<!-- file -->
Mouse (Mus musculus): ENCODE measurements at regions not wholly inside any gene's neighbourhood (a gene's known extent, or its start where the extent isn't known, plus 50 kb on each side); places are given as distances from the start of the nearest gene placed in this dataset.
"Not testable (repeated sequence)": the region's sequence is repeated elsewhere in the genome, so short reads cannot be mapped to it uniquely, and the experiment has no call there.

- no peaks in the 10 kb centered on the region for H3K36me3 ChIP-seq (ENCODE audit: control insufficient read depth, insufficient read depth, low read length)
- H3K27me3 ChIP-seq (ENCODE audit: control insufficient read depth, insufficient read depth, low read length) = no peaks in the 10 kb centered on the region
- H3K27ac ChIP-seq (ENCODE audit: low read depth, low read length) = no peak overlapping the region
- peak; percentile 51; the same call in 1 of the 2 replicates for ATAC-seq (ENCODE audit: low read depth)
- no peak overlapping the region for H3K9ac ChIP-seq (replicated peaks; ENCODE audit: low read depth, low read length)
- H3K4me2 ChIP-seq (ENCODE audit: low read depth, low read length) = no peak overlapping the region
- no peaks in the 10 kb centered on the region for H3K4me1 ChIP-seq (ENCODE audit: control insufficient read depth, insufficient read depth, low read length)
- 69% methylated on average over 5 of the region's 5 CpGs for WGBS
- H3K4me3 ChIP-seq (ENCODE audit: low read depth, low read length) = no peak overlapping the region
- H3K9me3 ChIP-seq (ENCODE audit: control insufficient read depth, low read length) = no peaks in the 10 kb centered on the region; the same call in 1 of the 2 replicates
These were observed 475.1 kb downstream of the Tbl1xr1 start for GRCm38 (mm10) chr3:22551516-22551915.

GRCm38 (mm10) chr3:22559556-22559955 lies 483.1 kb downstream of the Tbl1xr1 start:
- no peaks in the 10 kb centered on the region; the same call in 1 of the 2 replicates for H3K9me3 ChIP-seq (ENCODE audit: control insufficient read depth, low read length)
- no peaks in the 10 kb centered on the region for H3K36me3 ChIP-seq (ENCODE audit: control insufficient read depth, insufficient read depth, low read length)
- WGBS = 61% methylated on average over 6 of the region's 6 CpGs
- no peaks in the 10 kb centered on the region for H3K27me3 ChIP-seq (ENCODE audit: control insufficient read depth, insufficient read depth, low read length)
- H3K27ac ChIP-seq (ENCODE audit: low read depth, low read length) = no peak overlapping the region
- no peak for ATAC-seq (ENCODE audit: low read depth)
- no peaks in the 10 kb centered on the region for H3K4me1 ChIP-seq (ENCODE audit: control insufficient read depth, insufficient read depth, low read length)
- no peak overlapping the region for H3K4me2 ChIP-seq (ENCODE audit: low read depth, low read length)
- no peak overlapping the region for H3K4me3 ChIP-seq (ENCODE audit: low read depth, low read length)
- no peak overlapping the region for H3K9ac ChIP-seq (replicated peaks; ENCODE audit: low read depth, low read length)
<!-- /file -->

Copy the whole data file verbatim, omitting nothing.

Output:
Mouse (Mus musculus): ENCODE measurements at regions not wholly inside any gene's neighbourhood (a gene's known extent, or its start where the extent isn't known, plus 50 kb on each side); places are given as distances from the start of the nearest gene placed in this dataset.
"Not testable (repeated sequence)": the region's sequence is repeated elsewhere in the genome, so short reads cannot be mapped to it uniquely, and the experiment has no call there.

- no peaks in the 10 kb centered on the region for H3K36me3 ChIP-seq (ENCODE audit: control insufficient read depth, insufficient read depth, low read length)
- H3K27me3 ChIP-seq (ENCODE audit: control insufficient read depth, insufficient read depth, low read length) = no peaks in the 10 kb centered on the region
- H3K27ac ChIP-seq (ENCODE audit: low read depth, low read length) = no peak overlapping the region
- peak; percentile 51; the same call in 1 of the 2 replicates for ATAC-seq (ENCODE audit: low read depth)
- no peak overlapping the region for H3K9ac ChIP-seq (replicated peaks; ENCODE audit: low read depth, low read length)
- H3K4me2 ChIP-seq (ENCODE audit: low read depth, low read length) = no peak overlapping the region
- no peaks in the 10 kb centered on the region for H3K4me1 ChIP-seq (ENCODE audit: control insufficient read depth, insufficient read depth, low read length)
- 69% methylated on average over 5 of the region's 5 CpGs for WGBS
- H3K4me3 ChIP-seq (ENCODE audit: low read depth, low read length) = no peak overlapping the region
- H3K9me3 ChIP-seq (ENCODE audit: control insufficient read depth, low read length) = no peaks in the 10 kb centered on the region; the same call in 1 of the 2 replicates
These were observed 475.1 kb downstream of the Tbl1xr1 start for GRCm38 (mm10) chr3:22551516-22551915.

GRCm38 (mm10) chr3:22559556-22559955 lies 483.1 kb downstream of the Tbl1xr1 start:
- no peaks in the 10 kb centered on the region; the same call in 1 of the 2 replicates for H3K9me3 ChIP-seq (ENCODE audit: control insufficient read depth, low read length)
- no peaks in the 10 kb centered on the region for H3K36me3 ChIP-seq (ENCODE audit: control insufficient read depth, insufficient read depth, low read length)
- WGBS = 61% methylated on average over 6 of the region's 6 CpGs
- no peaks in the 10 kb centered on the region for H3K27me3 ChIP-seq (ENCODE audit: control insufficient read depth, insufficient read depth, low read length)
- H3K27ac ChIP-seq (ENCODE audit: low read depth, low read length) = no peak overlapping the region
- no peak for ATAC-seq (ENCODE audit: low read depth)
- no peaks in the 10 kb centered on the region for H3K4me1 ChIP-seq (ENCODE audit: control insufficient read depth, insufficient read depth, low read length)
- no peak overlapping the region for H3K4me2 ChIP-seq (ENCODE audit: low read depth, low read length)
- no peak overlapping the region for H3K4me3 ChIP-seq (ENCODE audit: low read depth, low read length)
- no peak overlapping the region for H3K9ac ChIP-seq (replicated peaks; ENCODE audit: low read depth, low read length)